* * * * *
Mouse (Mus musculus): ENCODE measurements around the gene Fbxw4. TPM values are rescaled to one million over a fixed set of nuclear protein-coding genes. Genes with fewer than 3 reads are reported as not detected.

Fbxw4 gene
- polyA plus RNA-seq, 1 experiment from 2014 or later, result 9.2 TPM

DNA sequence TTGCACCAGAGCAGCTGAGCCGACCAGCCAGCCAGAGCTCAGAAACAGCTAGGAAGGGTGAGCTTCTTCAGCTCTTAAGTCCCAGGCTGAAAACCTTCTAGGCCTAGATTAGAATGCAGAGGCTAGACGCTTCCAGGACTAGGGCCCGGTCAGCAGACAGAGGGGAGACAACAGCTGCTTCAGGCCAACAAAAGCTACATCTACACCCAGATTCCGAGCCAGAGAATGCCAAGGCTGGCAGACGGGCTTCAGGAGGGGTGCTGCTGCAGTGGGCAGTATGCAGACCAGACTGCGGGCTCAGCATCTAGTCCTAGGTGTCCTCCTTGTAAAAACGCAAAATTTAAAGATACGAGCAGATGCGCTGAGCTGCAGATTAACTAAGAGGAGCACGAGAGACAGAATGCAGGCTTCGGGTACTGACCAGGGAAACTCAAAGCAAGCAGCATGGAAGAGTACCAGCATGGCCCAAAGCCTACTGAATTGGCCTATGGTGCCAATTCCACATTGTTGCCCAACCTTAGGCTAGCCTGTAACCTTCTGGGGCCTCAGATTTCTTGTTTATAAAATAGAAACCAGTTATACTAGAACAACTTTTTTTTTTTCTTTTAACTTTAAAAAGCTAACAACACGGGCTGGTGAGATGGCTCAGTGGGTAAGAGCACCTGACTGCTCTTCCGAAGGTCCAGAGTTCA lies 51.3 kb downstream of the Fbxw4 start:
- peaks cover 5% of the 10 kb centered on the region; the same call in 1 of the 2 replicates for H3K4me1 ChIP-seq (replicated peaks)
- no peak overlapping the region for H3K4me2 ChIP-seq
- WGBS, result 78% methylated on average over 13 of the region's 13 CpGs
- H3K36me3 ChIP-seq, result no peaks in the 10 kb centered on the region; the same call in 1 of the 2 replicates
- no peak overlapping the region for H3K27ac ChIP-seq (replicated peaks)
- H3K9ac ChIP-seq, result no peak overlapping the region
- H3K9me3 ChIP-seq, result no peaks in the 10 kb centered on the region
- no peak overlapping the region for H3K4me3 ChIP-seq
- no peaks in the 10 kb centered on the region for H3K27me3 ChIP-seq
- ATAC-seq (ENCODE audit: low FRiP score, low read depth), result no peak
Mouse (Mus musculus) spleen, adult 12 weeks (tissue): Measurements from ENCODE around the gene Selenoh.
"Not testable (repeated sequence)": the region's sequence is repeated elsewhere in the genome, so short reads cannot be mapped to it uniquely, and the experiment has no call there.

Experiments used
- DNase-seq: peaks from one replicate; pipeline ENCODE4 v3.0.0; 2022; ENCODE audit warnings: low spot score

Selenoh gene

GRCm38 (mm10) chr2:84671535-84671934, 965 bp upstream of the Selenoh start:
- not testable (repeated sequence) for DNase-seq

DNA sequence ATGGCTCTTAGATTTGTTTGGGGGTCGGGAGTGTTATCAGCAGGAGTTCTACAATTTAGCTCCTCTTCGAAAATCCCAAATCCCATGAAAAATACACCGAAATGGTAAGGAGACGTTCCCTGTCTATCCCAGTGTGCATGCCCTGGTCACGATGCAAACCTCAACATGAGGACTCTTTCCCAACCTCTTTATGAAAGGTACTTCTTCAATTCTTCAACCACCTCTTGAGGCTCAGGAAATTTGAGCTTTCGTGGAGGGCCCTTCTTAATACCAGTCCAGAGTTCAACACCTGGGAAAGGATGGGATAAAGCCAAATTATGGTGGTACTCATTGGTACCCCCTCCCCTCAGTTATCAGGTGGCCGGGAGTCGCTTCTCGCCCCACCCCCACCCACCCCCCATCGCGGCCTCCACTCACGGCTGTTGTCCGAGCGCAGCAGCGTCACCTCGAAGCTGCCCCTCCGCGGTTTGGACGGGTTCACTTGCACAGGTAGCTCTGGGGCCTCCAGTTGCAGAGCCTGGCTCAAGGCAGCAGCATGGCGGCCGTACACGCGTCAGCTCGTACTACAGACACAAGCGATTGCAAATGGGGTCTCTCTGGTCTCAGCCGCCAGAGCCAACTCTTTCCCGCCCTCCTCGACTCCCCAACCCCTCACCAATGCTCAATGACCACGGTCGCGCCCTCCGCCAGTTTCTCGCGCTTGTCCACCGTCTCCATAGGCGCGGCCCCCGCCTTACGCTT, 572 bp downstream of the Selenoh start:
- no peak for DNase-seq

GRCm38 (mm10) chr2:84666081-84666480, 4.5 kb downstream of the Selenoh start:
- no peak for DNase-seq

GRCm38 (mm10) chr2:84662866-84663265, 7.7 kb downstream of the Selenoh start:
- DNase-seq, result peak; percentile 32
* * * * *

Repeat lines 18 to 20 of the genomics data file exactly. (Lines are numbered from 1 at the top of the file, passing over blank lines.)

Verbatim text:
- DNase-seq: peaks from one replicate; pipeline ENCODE4 v3.0.0; 2022; ENCODE audit warnings: low spot score

Selenoh gene

GRCm38 (mm10) chr2:84671535-84671934, 965 bp upstream of the Selenoh start: